British PM Theresa Might plans Cupboard modifications as Brexit enters new section

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Far from asserting her authority, the cosmetic changes to the British prime minister's top team she unveiled on Monday highlight her failure to make her own political weather.

But May has said that she still hoped to lead her Tory party into the next election, which must be called by 2022. Instead of the wholesale cabinet clearout she had planned if she had increased her majority - chucking out the chancellor, Philip Hammond, among others - she just brought her old friend Green closer to her side as first secretary, and gave Michael Gove the environment job.

A new chairman of May's Conservative party was announced on Twitter, only for the tweet to be deleted and another man named for the post. David Lidington, the justice secretary, replaced Green on Monday but was not given Green's title of first secretary of state.

"No wonder Theresa May's struggling to negotiate Brexit - she can't even organise a reshuffle", tweeted opposition Labour MP Stephen Kinnock.

Nine new MPs from a diverse range of backgrounds were made vice chairs of the party and, in an unusual move, posed with the prime minister outside No.10 Downing Street as her reshuffle began.

May has said she intends to stay in office "as long as people want me to serve", but previous year saw numerous reports of plots to oust her - and many ministers will have their eye on a future leadership challenge.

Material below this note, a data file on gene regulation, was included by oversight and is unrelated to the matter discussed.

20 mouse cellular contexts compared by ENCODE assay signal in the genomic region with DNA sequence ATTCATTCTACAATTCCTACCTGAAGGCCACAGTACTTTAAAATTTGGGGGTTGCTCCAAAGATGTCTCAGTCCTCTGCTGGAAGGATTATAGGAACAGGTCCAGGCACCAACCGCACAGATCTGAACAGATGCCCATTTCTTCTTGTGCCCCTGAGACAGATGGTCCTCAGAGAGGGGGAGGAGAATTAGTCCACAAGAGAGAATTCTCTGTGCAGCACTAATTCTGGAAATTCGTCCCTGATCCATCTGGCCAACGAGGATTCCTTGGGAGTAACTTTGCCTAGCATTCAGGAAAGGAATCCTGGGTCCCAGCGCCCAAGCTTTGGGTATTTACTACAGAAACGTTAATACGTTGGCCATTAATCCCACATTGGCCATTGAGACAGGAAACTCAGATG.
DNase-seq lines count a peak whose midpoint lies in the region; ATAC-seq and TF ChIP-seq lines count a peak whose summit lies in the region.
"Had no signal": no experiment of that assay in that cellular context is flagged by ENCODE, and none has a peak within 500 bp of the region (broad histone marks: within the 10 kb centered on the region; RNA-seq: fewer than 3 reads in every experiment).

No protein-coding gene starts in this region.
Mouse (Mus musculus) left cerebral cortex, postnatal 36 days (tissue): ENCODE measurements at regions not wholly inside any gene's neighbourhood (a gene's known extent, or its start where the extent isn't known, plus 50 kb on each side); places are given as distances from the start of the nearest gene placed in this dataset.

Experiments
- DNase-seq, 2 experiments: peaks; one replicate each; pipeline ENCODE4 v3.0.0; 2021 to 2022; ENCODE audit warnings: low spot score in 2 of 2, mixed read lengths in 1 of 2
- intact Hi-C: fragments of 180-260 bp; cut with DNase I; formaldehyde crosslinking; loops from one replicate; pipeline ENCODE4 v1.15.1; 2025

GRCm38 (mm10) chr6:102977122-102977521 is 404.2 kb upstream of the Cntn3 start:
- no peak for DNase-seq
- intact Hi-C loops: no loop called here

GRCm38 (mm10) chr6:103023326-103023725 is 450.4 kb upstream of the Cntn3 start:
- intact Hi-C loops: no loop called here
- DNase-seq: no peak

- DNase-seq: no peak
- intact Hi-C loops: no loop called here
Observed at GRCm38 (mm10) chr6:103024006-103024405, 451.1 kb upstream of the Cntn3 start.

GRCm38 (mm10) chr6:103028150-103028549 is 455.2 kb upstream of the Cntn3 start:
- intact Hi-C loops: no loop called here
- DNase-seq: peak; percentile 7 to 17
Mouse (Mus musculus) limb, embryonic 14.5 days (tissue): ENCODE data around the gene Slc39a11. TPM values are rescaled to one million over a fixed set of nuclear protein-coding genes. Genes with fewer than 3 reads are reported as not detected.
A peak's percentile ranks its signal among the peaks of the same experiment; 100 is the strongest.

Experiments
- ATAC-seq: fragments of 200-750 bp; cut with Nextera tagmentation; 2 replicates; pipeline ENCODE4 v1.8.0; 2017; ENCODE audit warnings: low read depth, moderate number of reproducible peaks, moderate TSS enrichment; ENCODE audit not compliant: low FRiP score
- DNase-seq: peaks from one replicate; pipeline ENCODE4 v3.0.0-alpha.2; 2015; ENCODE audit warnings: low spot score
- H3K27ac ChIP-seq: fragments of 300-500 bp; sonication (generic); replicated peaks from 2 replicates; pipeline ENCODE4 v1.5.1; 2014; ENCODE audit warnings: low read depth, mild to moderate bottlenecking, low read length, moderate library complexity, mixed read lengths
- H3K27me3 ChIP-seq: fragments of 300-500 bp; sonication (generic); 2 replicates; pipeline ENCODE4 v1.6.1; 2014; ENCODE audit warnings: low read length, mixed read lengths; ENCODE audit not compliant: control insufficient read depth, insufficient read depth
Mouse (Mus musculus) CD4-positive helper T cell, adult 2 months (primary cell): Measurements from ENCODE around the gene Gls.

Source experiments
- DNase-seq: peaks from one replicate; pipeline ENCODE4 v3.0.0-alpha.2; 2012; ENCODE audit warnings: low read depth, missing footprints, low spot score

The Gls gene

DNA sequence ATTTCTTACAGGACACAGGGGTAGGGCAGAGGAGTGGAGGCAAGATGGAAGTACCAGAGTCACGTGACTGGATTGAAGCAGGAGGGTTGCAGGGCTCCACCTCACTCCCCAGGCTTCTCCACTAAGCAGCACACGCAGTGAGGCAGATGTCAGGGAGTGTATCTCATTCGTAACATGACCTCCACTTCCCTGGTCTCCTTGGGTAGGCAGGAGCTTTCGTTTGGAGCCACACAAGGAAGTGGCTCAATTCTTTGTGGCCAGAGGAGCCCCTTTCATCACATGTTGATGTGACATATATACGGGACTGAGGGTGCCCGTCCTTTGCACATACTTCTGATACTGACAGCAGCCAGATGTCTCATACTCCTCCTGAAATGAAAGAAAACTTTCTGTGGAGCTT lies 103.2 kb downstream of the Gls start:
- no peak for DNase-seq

These scenarios are ones that the government has itself warned of, however Davis told the Prime Minister the government "cannot let these actions go unchallenged" - although was cautious about making any formal move.

May's room for manoeuvre is limited by heading a minority government and the need to maintain a delicate Cabinet balance of eurosceptic and pro-European ministers as major Brexit decisions loom.

Negotiations on a transition deal to ease the break begin this month, while talks on a post-Brexit trade agreement between Britain and the European Union are set to start in March.

The reshuffle was prompted in part by the ousting of Damian Green, May's deputy and the de facto deputy prime minister. Britain is due to leave the bloc in March 2019, and although it has reached agreement on the key separation issues, the toughest talks on the future relationship have yet to begin.

Labour's shadow health secretary Jonathan Ashworth was scornful of the prospect of Hunt as deputy prime minister.

Jo Johnson, the younger brother of Boris Johnson, the foreign secretary, was promoted to minister of state at the department for transport and minister for London.

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